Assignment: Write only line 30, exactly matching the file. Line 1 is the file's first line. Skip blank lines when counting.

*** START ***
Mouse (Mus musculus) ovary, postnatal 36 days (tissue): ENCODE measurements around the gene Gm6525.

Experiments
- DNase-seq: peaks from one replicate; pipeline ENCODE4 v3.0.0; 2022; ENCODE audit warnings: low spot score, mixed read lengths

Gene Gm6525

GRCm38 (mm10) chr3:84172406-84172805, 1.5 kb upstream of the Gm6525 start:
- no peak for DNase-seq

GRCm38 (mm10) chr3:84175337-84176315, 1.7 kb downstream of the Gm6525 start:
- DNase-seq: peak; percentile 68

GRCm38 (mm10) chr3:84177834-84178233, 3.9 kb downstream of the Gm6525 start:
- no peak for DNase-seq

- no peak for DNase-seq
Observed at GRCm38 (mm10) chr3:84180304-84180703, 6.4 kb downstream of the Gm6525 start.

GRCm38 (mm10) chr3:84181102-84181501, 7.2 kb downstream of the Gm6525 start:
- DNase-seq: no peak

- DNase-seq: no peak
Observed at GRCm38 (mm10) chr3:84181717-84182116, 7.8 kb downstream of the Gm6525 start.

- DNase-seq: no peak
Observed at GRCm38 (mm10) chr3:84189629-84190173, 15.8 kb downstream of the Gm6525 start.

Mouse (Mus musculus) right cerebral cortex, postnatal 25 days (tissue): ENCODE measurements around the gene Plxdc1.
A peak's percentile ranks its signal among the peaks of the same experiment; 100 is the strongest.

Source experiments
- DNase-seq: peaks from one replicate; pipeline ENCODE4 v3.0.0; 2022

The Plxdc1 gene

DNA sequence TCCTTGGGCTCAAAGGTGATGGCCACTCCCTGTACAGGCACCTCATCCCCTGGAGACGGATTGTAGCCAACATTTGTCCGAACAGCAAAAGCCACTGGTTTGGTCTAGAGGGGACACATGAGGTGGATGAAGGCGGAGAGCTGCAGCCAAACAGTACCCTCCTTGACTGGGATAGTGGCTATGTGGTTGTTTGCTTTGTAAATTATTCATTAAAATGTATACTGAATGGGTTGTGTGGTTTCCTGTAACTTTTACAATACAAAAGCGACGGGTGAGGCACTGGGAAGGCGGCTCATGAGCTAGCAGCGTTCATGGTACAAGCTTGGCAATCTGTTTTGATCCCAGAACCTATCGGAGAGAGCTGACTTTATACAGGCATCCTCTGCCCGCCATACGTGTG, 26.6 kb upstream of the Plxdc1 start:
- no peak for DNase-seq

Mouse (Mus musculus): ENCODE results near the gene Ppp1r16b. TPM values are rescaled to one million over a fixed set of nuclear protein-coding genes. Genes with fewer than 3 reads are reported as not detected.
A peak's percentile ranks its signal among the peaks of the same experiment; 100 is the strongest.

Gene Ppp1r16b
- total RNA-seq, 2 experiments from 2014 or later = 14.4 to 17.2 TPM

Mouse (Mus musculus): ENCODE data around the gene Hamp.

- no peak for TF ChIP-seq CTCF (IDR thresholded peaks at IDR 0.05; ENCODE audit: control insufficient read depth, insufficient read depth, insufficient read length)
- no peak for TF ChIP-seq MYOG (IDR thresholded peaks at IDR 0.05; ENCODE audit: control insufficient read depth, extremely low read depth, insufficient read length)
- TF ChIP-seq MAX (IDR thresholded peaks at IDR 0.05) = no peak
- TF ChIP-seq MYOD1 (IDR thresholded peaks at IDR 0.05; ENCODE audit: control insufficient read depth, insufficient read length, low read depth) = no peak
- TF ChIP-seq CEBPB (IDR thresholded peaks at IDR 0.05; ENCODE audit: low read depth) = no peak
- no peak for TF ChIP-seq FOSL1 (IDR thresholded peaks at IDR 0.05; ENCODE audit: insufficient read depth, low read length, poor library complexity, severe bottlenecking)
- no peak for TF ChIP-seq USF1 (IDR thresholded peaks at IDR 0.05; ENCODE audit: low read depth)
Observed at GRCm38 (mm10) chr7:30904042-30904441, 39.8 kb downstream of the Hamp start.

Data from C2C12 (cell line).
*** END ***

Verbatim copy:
Mouse (Mus musculus): ENCODE data around the gene Hamp.